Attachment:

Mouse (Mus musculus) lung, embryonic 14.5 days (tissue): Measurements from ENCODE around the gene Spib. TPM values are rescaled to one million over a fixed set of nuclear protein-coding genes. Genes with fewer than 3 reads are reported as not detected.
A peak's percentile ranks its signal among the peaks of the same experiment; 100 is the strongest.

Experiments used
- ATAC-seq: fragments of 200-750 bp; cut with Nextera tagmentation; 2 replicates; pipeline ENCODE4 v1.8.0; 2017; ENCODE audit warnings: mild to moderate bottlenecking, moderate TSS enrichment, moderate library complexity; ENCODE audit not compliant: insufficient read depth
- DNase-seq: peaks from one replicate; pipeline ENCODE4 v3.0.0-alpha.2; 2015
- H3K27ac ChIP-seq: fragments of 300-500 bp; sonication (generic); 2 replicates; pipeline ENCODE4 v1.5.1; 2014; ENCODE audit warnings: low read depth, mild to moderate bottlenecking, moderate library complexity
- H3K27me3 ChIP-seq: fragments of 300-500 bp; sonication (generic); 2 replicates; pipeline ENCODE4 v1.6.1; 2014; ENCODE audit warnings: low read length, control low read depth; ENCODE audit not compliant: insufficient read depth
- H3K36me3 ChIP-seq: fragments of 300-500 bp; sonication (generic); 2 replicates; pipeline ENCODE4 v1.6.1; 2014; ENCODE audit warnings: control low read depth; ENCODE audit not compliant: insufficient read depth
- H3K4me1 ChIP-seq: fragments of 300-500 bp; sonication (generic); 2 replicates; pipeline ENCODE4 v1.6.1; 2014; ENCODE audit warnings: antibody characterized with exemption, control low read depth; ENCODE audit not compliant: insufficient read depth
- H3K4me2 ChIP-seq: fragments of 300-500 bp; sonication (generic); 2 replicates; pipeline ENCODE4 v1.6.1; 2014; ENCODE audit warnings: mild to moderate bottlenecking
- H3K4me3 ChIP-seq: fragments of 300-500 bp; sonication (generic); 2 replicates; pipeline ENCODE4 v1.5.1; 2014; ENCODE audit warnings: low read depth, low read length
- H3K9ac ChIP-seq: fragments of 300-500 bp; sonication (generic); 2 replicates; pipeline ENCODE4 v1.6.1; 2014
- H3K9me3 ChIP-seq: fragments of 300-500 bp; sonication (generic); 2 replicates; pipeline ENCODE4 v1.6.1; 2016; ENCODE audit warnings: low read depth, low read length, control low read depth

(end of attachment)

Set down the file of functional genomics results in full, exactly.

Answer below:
Mouse (Mus musculus) lung, embryonic 14.5 days (tissue): Measurements from ENCODE around the gene Spib. TPM values are rescaled to one million over a fixed set of nuclear protein-coding genes. Genes with fewer than 3 reads are reported as not detected.
A peak's percentile ranks its signal among the peaks of the same experiment; 100 is the strongest.

Experiments used
- ATAC-seq: fragments of 200-750 bp; cut with Nextera tagmentation; 2 replicates; pipeline ENCODE4 v1.8.0; 2017; ENCODE audit warnings: mild to moderate bottlenecking, moderate TSS enrichment, moderate library complexity; ENCODE audit not compliant: insufficient read depth
- DNase-seq: peaks from one replicate; pipeline ENCODE4 v3.0.0-alpha.2; 2015
- H3K27ac ChIP-seq: fragments of 300-500 bp; sonication (generic); 2 replicates; pipeline ENCODE4 v1.5.1; 2014; ENCODE audit warnings: low read depth, mild to moderate bottlenecking, moderate library complexity
- H3K27me3 ChIP-seq: fragments of 300-500 bp; sonication (generic); 2 replicates; pipeline ENCODE4 v1.6.1; 2014; ENCODE audit warnings: low read length, control low read depth; ENCODE audit not compliant: insufficient read depth
- H3K36me3 ChIP-seq: fragments of 300-500 bp; sonication (generic); 2 replicates; pipeline ENCODE4 v1.6.1; 2014; ENCODE audit warnings: control low read depth; ENCODE audit not compliant: insufficient read depth
- H3K4me1 ChIP-seq: fragments of 300-500 bp; sonication (generic); 2 replicates; pipeline ENCODE4 v1.6.1; 2014; ENCODE audit warnings: antibody characterized with exemption, control low read depth; ENCODE audit not compliant: insufficient read depth
- H3K4me2 ChIP-seq: fragments of 300-500 bp; sonication (generic); 2 replicates; pipeline ENCODE4 v1.6.1; 2014; ENCODE audit warnings: mild to moderate bottlenecking
- H3K4me3 ChIP-seq: fragments of 300-500 bp; sonication (generic); 2 replicates; pipeline ENCODE4 v1.5.1; 2014; ENCODE audit warnings: low read depth, low read length
- H3K9ac ChIP-seq: fragments of 300-500 bp; sonication (generic); 2 replicates; pipeline ENCODE4 v1.6.1; 2014
- H3K9me3 ChIP-seq: fragments of 300-500 bp; sonication (generic); 2 replicates; pipeline ENCODE4 v1.6.1; 2016; ENCODE audit warnings: low read depth, low read length, control low read depth